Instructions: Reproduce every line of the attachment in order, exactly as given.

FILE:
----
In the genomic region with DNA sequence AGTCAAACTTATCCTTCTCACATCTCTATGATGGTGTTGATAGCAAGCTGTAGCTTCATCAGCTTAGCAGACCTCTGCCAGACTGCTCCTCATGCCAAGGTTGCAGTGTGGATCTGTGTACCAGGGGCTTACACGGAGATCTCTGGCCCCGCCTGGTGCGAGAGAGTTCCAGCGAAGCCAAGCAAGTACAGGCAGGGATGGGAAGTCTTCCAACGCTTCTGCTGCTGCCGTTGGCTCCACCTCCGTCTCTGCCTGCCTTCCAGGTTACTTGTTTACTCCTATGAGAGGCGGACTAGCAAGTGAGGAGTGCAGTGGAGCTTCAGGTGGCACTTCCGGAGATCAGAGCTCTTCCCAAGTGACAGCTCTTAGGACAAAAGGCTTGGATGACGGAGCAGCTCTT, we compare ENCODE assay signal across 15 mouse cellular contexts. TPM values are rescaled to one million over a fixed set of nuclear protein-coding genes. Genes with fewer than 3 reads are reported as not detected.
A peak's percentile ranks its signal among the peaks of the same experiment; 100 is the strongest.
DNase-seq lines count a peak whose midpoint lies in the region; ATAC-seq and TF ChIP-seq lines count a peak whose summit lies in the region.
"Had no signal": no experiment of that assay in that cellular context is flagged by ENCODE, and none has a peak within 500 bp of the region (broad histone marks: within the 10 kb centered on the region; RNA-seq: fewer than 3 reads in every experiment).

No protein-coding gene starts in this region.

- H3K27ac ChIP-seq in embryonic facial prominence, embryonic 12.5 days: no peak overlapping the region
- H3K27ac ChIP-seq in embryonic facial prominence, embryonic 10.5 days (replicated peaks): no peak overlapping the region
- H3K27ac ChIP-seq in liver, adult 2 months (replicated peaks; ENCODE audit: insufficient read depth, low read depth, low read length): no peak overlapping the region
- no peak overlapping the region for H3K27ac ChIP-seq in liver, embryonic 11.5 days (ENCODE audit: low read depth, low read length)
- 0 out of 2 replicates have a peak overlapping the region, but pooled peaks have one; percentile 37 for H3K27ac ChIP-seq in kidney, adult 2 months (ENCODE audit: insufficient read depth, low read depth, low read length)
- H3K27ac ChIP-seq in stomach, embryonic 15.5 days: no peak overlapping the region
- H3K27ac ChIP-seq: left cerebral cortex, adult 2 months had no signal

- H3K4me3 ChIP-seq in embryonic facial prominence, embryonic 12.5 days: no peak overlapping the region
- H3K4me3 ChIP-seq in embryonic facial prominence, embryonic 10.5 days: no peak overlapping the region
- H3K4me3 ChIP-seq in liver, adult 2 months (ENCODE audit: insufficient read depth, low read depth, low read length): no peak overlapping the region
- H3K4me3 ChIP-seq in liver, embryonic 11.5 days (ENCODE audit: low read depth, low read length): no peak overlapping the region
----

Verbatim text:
In the genomic region with DNA sequence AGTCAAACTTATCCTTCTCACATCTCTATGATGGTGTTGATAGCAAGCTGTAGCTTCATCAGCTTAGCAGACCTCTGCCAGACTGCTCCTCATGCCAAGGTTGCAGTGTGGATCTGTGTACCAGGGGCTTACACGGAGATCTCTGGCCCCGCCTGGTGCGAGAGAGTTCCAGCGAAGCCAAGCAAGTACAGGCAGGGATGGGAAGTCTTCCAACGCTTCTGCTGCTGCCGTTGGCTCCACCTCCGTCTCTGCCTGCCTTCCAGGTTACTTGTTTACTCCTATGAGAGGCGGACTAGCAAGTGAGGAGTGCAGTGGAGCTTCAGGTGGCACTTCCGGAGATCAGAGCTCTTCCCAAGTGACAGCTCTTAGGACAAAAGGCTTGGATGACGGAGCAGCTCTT, we compare ENCODE assay signal across 15 mouse cellular contexts. TPM values are rescaled to one million over a fixed set of nuclear protein-coding genes. Genes with fewer than 3 reads are reported as not detected.
A peak's percentile ranks its signal among the peaks of the same experiment; 100 is the strongest.
DNase-seq lines count a peak whose midpoint lies in the region; ATAC-seq and TF ChIP-seq lines count a peak whose summit lies in the region.
"Had no signal": no experiment of that assay in that cellular context is flagged by ENCODE, and none has a peak within 500 bp of the region (broad histone marks: within the 10 kb centered on the region; RNA-seq: fewer than 3 reads in every experiment).

No protein-coding gene starts in this region.

- H3K27ac ChIP-seq in embryonic facial prominence, embryonic 12.5 days: no peak overlapping the region
- H3K27ac ChIP-seq in embryonic facial prominence, embryonic 10.5 days (replicated peaks): no peak overlapping the region
- H3K27ac ChIP-seq in liver, adult 2 months (replicated peaks; ENCODE audit: insufficient read depth, low read depth, low read length): no peak overlapping the region
- no peak overlapping the region for H3K27ac ChIP-seq in liver, embryonic 11.5 days (ENCODE audit: low read depth, low read length)
- 0 out of 2 replicates have a peak overlapping the region, but pooled peaks have one; percentile 37 for H3K27ac ChIP-seq in kidney, adult 2 months (ENCODE audit: insufficient read depth, low read depth, low read length)
- H3K27ac ChIP-seq in stomach, embryonic 15.5 days: no peak overlapping the region
- H3K27ac ChIP-seq: left cerebral cortex, adult 2 months had no signal

- H3K4me3 ChIP-seq in embryonic facial prominence, embryonic 12.5 days: no peak overlapping the region
- H3K4me3 ChIP-seq in embryonic facial prominence, embryonic 10.5 days: no peak overlapping the region
- H3K4me3 ChIP-seq in liver, adult 2 months (ENCODE audit: insufficient read depth, low read depth, low read length): no peak overlapping the region
- H3K4me3 ChIP-seq in liver, embryonic 11.5 days (ENCODE audit: low read depth, low read length): no peak overlapping the region